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Guitar hacks (AKA little tricks that make your life easier when dealing with guitars)

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  • Guitar hacks (AKA little tricks that make your life easier when dealing with guitars)

    I read somewhere recently on this forum about putting springs on a Floyd retainer bar.



    Sure made stringing up a Floyded guitar easier :P
    See the ball ends on the tuning pegs? Another trick I learned from this forum as well.
    Does anyone else have any other 'hacks'/tricks to share?
    www.maverickguitar.ca

  • #2
    Go to a RC hobby store and buy the 4 way socket lug, works great on tuner nuts also.
    HC GREAT WHITE OUT SURVIVOR 2012 , RIP those that didnt make it.
    
    Rutles meet them , know them , love them , touch them
    http://www.rutles.org/rstory.html
    QUOTE=midnightlaundry Your ****************************, no help reply is exactly why I hate this board.
    Suspicion Breeds Confidence






    Originally Posted by Django Sentenza


    Watch out, there are some terribly bothersome trolls around here.

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    • #3
      I cut all my pickup springs so that they're a bit shorter than the screw so that they'll be easier to assemble. Nothing like fighting with those fawking springs for absolutely no reason.

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      • #4
        I cut all my pickup springs so that they're a bit shorter than the screw so that they'll be easier to assemble. Nothing like fighting with those fawking springs for absolutely no reason.


        Building on that idea, I suggest throwing the springs away and, instead, using surgical tubing: http://www.allparts.com/1-Foot-Surgical-Tubing-p/GS-0330-000.htm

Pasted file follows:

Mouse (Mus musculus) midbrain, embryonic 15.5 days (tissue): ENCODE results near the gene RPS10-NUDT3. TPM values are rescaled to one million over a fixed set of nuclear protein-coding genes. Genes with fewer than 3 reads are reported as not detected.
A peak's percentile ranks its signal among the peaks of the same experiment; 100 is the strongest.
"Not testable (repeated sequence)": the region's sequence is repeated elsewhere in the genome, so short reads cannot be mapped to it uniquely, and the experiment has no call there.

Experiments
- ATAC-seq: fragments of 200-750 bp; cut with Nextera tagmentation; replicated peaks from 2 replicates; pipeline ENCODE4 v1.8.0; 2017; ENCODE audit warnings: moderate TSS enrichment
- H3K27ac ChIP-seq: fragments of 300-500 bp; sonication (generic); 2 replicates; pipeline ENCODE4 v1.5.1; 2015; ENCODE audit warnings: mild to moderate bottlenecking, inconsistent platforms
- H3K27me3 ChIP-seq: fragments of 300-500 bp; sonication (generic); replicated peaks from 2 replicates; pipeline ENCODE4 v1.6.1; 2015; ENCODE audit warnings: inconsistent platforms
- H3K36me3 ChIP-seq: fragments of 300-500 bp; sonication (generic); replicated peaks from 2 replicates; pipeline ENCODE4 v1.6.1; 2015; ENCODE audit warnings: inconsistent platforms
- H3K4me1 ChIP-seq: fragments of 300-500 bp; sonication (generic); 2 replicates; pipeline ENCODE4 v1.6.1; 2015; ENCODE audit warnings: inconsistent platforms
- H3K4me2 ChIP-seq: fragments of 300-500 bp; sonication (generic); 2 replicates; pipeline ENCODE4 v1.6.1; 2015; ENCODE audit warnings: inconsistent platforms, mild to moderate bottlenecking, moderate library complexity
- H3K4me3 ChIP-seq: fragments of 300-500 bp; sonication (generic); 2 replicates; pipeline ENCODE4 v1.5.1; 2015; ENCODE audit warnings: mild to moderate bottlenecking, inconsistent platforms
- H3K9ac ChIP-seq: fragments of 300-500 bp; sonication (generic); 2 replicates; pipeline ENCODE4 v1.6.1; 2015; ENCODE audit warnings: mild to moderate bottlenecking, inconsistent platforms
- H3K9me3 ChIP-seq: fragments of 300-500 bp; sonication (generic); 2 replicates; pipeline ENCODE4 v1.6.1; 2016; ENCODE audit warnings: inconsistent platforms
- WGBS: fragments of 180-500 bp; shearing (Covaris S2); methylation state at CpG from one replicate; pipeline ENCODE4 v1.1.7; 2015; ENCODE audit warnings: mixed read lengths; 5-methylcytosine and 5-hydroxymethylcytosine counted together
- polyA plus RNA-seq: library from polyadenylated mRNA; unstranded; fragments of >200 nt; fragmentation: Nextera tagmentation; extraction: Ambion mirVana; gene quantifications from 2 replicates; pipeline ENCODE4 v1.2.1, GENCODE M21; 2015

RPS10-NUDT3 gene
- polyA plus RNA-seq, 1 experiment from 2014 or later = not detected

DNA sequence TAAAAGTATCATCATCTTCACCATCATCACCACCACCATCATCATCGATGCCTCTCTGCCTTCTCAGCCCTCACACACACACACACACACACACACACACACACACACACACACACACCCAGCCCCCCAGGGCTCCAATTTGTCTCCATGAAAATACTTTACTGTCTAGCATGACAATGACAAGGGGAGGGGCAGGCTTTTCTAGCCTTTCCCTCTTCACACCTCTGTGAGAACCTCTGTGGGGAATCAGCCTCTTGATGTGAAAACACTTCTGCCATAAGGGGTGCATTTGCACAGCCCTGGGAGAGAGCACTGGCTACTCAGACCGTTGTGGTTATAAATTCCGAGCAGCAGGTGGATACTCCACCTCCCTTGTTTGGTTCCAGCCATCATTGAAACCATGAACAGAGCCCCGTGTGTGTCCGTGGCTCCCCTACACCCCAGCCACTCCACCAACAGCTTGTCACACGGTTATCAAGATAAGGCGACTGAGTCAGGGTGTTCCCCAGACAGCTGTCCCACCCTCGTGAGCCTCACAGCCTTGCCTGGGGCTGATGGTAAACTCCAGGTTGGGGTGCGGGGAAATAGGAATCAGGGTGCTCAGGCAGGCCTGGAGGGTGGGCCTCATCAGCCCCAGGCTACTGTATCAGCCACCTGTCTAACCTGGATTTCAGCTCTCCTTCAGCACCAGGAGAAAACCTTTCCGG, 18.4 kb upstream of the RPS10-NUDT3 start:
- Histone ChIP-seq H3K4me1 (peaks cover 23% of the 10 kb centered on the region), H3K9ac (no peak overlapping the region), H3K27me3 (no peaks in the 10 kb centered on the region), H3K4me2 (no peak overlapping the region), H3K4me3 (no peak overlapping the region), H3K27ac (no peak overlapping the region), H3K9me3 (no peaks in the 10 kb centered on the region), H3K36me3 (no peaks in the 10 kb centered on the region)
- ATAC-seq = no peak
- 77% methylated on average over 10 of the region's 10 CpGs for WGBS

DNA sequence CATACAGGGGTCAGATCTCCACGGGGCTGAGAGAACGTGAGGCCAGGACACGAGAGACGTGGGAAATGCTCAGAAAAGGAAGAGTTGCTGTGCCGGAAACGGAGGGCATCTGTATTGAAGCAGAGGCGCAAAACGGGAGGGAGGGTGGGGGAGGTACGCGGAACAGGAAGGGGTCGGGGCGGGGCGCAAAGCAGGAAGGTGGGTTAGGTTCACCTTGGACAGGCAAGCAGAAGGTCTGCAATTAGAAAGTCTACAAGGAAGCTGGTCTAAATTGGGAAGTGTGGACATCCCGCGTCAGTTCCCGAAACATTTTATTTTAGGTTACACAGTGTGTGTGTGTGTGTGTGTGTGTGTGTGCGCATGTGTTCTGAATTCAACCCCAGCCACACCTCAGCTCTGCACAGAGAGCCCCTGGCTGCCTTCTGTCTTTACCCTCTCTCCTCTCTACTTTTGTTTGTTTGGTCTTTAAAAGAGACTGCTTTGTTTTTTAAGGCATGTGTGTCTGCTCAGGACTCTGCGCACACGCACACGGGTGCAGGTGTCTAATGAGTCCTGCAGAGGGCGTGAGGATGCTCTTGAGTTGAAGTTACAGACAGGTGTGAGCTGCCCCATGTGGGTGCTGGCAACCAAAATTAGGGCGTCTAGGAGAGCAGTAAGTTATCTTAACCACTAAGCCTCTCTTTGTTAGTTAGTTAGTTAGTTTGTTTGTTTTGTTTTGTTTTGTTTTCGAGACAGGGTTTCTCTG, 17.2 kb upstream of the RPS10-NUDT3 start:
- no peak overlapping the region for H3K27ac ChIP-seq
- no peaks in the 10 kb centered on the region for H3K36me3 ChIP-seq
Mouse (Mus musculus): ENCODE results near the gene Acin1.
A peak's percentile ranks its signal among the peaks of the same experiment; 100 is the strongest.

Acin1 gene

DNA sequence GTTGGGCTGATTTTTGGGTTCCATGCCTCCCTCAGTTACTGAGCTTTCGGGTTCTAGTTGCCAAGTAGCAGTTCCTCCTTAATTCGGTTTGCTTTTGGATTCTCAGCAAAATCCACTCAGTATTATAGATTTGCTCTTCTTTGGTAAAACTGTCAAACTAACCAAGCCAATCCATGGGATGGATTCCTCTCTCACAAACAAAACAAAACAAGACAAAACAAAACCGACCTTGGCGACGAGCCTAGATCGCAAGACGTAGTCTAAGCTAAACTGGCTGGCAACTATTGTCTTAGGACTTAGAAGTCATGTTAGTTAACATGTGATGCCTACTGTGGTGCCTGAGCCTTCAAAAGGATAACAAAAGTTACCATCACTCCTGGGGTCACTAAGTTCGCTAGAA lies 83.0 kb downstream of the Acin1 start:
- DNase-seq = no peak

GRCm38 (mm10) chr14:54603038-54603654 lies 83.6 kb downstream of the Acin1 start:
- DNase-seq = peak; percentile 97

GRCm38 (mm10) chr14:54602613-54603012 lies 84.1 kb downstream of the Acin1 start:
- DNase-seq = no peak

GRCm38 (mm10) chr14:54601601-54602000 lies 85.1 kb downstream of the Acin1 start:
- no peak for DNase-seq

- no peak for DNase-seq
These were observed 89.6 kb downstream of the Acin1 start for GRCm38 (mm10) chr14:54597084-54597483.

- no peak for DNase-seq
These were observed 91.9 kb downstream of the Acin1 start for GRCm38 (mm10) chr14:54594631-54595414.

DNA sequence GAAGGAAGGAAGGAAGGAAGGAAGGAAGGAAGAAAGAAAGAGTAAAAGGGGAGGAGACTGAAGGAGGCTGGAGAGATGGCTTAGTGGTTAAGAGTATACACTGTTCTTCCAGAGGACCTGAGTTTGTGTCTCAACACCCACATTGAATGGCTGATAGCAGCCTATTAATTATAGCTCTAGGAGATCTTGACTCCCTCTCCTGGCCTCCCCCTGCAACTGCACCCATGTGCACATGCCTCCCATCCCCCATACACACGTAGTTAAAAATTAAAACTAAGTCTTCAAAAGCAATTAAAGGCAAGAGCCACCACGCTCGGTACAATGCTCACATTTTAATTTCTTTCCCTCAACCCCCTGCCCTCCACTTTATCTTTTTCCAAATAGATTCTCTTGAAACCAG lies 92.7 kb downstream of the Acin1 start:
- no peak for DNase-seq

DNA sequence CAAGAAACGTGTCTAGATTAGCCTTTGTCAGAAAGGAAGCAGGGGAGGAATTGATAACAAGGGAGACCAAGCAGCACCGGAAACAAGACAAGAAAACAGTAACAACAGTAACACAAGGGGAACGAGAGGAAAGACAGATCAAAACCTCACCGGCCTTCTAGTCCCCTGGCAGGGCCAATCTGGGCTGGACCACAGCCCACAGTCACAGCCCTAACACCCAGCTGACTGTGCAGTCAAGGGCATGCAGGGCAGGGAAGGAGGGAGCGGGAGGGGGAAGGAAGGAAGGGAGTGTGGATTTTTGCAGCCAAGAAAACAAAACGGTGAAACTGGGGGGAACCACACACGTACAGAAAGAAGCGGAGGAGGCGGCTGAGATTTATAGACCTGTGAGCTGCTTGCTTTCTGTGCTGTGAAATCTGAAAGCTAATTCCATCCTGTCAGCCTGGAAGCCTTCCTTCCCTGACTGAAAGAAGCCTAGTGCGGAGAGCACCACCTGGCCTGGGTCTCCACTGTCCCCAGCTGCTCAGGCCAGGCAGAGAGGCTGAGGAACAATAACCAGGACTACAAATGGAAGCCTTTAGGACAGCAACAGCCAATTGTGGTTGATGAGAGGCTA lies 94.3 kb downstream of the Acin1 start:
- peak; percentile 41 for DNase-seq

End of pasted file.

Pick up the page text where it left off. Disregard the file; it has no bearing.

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        • #5
          When installing a screw into wood for the first time, I like to rub a little bit of soap on the screw to ease the initial thread-cutting in the wood. When reinstalling after removal, I turn the screw counterclockwise until it 'drops' into the threads cut into the wood, then clockwise until it's tight. Practically eliminates stripping. No biggie for something like pickguard screws, but downright handy for important things like the neck and bridge.

          Oh! That reminds me. I always make sure the neck attachment screws can pass freely through the holes in the body - if they bind, I generally clean out the holes with the appropriate drill bit. I tell myself it leads to a tighter neck/body connection, but more than anything, it just makes proper neck removal/install easier. It also makes proper sense from an engineering standpoint, which pleases my OCD.
          I'm in a band called Little Sluggers. Signature.

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          • #6
            When installing a screw into wood for the first time, I like to rub a little bit of soap on the screw to ease the initial thread-cutting in the wood. When reinstalling after removal, I turn the screw counterclockwise until it 'drops' into the threads cut into the wood, then clockwise until it's tight. Practically eliminates stripping. No biggie for something like pickguard screws, but downright handy for important things like the neck and bridge.

            Oh! That reminds me. I always make sure the neck attachment screws can pass freely through the holes in the body - if they bind, I generally clean out the holes with the appropriate drill bit. I tell myself it leads to a tighter neck/body connection, but more than anything, it just makes proper neck removal/install easier. It also makes proper sense from an engineering standpoint, which pleases my OCD.


            Good tips! I always strip the threads in my body too to ensure a tight neck connection. Not many things are worse than seeing a neck floating off the body because the threads in the body prevent the screws from tightening any more.
            www.maverickguitar.ca

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            • #7
              When changing strings on a Bigsby, keep a pencil handy with a fresh eraser. Jam the eraser between the pins that you have just put the ball end on to keep them there while you use your hands to thread and tighten the string.
              Originally Posted By Trace-P38
              Flogger wins.








              Originally Posted by Uma Floresta View Post
              Because we floggers won the music war some time ago.








              Originally Posted by Mike Riley View Post
              Preaching to the choir Rush in on a whole different level to quote a movie You might listen to Rush but you cant here Rush